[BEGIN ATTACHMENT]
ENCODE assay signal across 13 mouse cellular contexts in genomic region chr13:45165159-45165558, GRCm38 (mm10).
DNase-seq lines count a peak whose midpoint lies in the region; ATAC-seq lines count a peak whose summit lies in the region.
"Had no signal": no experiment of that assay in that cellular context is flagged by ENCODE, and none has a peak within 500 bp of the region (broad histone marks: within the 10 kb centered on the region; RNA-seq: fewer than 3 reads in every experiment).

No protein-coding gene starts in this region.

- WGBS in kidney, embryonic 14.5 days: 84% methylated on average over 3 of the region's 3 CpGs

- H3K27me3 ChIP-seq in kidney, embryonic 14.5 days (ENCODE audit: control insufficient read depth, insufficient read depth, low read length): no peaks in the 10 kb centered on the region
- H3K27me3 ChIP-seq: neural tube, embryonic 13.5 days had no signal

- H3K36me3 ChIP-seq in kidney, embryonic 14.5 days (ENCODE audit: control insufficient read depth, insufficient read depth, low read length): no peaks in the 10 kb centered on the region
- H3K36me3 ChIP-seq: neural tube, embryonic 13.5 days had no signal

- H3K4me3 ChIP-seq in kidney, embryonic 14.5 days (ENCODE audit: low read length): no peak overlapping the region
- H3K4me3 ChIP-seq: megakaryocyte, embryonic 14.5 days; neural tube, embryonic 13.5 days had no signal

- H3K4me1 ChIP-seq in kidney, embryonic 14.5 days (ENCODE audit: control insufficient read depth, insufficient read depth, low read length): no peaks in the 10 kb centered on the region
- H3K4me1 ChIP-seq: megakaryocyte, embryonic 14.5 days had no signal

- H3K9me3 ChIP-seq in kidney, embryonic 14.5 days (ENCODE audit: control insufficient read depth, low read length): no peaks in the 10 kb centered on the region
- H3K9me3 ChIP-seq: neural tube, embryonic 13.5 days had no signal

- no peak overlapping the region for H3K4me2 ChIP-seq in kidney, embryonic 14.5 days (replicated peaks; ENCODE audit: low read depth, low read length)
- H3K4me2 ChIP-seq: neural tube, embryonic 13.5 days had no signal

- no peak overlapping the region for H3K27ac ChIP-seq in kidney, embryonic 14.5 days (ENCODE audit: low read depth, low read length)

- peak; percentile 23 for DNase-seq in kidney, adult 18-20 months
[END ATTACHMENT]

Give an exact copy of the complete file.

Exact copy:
ENCODE assay signal across 13 mouse cellular contexts in genomic region chr13:45165159-45165558, GRCm38 (mm10).
DNase-seq lines count a peak whose midpoint lies in the region; ATAC-seq lines count a peak whose summit lies in the region.
"Had no signal": no experiment of that assay in that cellular context is flagged by ENCODE, and none has a peak within 500 bp of the region (broad histone marks: within the 10 kb centered on the region; RNA-seq: fewer than 3 reads in every experiment).

No protein-coding gene starts in this region.

- WGBS in kidney, embryonic 14.5 days: 84% methylated on average over 3 of the region's 3 CpGs

- H3K27me3 ChIP-seq in kidney, embryonic 14.5 days (ENCODE audit: control insufficient read depth, insufficient read depth, low read length): no peaks in the 10 kb centered on the region
- H3K27me3 ChIP-seq: neural tube, embryonic 13.5 days had no signal

- H3K36me3 ChIP-seq in kidney, embryonic 14.5 days (ENCODE audit: control insufficient read depth, insufficient read depth, low read length): no peaks in the 10 kb centered on the region
- H3K36me3 ChIP-seq: neural tube, embryonic 13.5 days had no signal

- H3K4me3 ChIP-seq in kidney, embryonic 14.5 days (ENCODE audit: low read length): no peak overlapping the region
- H3K4me3 ChIP-seq: megakaryocyte, embryonic 14.5 days; neural tube, embryonic 13.5 days had no signal

- H3K4me1 ChIP-seq in kidney, embryonic 14.5 days (ENCODE audit: control insufficient read depth, insufficient read depth, low read length): no peaks in the 10 kb centered on the region
- H3K4me1 ChIP-seq: megakaryocyte, embryonic 14.5 days had no signal

- H3K9me3 ChIP-seq in kidney, embryonic 14.5 days (ENCODE audit: control insufficient read depth, low read length): no peaks in the 10 kb centered on the region
- H3K9me3 ChIP-seq: neural tube, embryonic 13.5 days had no signal

- no peak overlapping the region for H3K4me2 ChIP-seq in kidney, embryonic 14.5 days (replicated peaks; ENCODE audit: low read depth, low read length)
- H3K4me2 ChIP-seq: neural tube, embryonic 13.5 days had no signal

- no peak overlapping the region for H3K27ac ChIP-seq in kidney, embryonic 14.5 days (ENCODE audit: low read depth, low read length)

- peak; percentile 23 for DNase-seq in kidney, adult 18-20 months